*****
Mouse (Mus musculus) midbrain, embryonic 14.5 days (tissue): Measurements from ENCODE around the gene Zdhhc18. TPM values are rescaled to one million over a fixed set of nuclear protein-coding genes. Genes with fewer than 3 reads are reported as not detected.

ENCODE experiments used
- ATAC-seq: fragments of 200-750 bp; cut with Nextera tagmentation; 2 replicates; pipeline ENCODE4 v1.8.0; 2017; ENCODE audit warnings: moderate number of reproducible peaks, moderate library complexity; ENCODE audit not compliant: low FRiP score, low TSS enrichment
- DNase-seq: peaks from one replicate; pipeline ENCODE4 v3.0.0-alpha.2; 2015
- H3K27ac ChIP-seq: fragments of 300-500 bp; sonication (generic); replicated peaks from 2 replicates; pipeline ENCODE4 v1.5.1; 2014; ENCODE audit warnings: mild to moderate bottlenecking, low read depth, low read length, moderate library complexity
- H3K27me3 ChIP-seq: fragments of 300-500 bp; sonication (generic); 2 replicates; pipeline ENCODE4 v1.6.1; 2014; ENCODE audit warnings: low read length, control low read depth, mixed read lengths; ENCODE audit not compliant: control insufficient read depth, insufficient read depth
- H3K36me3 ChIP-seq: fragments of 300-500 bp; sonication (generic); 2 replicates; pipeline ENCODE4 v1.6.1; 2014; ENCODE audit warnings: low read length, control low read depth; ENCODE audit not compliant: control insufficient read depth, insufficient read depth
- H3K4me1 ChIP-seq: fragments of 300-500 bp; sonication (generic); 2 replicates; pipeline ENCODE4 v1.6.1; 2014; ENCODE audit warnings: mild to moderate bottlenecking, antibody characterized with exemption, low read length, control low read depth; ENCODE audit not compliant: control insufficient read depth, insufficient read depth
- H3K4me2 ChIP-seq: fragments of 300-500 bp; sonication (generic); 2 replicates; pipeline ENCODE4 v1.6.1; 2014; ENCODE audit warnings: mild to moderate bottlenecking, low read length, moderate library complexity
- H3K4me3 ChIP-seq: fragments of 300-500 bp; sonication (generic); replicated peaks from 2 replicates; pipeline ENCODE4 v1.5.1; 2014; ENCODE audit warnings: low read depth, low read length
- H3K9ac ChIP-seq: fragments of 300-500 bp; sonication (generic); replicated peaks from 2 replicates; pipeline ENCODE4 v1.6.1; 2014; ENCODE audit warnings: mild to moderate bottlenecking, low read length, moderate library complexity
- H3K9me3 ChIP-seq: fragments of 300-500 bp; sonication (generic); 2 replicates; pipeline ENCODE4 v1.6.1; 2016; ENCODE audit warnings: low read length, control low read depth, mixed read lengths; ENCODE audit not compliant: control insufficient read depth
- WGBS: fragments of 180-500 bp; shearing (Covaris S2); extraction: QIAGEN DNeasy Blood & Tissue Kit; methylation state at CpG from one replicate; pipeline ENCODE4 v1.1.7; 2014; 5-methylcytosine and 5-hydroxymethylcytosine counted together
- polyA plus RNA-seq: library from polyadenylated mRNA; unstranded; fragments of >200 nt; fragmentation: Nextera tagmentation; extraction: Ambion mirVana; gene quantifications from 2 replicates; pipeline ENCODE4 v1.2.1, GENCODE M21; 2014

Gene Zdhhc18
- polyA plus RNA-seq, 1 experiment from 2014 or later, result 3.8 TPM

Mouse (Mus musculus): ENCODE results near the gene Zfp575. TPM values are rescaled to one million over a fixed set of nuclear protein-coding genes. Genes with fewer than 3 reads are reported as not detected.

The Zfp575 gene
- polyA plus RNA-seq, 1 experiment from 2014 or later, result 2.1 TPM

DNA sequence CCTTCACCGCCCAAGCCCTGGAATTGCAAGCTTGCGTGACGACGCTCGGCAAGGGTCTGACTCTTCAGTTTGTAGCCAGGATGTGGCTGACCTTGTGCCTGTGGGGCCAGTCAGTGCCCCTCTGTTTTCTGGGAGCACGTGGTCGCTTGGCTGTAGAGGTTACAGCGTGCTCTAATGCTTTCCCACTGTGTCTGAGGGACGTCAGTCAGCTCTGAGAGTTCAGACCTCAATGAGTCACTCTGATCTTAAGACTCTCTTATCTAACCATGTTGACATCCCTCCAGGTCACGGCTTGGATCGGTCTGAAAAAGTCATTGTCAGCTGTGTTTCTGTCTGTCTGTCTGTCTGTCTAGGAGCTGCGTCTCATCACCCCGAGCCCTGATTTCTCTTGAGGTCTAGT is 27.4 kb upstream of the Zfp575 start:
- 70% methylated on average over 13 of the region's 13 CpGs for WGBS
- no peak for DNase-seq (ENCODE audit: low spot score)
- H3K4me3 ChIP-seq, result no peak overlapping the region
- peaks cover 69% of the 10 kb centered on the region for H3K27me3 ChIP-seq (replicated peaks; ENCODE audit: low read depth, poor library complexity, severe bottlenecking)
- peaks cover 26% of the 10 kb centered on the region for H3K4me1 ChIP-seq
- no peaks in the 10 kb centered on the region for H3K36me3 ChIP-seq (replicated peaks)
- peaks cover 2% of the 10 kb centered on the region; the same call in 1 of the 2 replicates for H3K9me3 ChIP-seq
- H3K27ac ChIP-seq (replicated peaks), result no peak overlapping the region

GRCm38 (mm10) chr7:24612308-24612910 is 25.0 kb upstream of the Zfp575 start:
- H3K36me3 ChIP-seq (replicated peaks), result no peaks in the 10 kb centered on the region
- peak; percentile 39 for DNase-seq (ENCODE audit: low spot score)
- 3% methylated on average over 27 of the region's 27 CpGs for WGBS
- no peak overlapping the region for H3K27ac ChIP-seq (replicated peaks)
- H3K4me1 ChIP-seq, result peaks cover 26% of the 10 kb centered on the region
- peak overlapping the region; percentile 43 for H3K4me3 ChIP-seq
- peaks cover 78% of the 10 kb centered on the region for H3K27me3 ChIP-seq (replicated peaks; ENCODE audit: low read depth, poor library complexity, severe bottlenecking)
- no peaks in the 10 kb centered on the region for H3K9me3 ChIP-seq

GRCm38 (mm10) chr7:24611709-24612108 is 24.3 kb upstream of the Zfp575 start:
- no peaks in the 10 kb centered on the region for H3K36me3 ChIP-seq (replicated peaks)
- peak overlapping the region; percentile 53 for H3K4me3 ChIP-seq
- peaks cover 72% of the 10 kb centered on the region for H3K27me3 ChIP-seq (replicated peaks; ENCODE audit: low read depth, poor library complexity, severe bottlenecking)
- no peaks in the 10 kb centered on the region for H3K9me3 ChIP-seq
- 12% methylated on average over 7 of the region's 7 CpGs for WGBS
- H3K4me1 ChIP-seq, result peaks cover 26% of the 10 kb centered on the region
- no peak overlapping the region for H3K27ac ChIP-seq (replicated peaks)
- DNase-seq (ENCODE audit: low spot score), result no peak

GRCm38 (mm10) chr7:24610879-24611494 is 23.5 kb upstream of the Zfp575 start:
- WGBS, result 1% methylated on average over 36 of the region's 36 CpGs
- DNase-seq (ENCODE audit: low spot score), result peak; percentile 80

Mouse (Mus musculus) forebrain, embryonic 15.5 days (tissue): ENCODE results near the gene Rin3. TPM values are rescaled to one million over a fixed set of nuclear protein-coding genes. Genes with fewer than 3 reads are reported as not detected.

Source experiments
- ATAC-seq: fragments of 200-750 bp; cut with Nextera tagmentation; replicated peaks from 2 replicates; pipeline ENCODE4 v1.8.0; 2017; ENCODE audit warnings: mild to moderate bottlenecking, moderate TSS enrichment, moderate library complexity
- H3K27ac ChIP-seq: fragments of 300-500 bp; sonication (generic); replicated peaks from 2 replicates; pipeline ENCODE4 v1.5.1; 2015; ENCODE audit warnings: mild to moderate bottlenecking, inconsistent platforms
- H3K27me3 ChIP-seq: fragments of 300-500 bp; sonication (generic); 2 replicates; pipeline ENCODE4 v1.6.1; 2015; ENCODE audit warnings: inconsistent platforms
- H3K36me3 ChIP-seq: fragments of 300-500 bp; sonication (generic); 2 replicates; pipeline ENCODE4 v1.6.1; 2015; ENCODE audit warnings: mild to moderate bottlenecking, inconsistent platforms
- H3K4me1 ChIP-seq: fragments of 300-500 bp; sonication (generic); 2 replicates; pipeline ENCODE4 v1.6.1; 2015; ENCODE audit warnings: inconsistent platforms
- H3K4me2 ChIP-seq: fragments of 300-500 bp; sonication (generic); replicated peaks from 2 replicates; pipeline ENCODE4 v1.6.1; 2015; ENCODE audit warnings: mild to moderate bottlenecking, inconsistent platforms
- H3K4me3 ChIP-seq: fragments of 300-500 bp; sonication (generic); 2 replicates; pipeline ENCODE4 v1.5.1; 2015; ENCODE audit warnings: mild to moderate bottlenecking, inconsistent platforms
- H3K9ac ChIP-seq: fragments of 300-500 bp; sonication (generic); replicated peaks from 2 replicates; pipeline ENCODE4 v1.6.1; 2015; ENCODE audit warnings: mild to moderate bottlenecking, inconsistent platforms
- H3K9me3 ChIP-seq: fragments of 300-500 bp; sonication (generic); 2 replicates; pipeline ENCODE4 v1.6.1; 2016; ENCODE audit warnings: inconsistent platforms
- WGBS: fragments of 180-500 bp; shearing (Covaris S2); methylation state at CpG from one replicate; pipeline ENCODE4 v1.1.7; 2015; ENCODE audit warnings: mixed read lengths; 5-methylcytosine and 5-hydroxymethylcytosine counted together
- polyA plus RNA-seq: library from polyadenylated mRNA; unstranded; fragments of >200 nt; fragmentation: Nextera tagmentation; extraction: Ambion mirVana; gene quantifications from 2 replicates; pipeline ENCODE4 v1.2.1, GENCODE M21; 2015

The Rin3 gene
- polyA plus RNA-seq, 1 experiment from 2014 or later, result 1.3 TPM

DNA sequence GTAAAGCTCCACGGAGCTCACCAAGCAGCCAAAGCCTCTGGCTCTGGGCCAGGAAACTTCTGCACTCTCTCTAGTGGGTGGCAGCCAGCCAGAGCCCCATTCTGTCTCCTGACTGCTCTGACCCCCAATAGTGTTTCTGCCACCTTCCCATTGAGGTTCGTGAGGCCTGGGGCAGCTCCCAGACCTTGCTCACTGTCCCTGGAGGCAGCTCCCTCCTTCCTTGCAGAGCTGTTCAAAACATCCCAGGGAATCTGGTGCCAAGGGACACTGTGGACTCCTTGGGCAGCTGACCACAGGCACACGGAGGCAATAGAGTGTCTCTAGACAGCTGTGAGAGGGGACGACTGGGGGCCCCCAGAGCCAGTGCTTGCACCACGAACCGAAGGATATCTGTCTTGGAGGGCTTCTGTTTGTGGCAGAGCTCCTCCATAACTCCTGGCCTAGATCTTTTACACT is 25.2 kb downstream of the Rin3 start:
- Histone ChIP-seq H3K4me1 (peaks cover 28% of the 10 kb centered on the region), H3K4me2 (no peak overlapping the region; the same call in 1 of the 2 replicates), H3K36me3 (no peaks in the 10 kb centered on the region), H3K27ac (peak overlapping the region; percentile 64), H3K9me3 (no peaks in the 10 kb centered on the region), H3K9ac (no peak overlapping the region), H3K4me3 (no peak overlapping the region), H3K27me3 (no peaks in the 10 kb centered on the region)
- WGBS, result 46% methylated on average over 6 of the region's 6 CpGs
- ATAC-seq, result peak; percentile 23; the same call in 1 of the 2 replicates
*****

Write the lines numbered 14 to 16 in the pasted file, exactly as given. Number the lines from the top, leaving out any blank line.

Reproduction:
- polyA plus RNA-seq: library from polyadenylated mRNA; unstranded; fragments of >200 nt; fragmentation: Nextera tagmentation; extraction: Ambion mirVana; gene quantifications from 2 replicates; pipeline ENCODE4 v1.2.1, GENCODE M21; 2014

Gene Zdhhc18
- polyA plus RNA-seq, 1 experiment from 2014 or later, result 3.8 TPM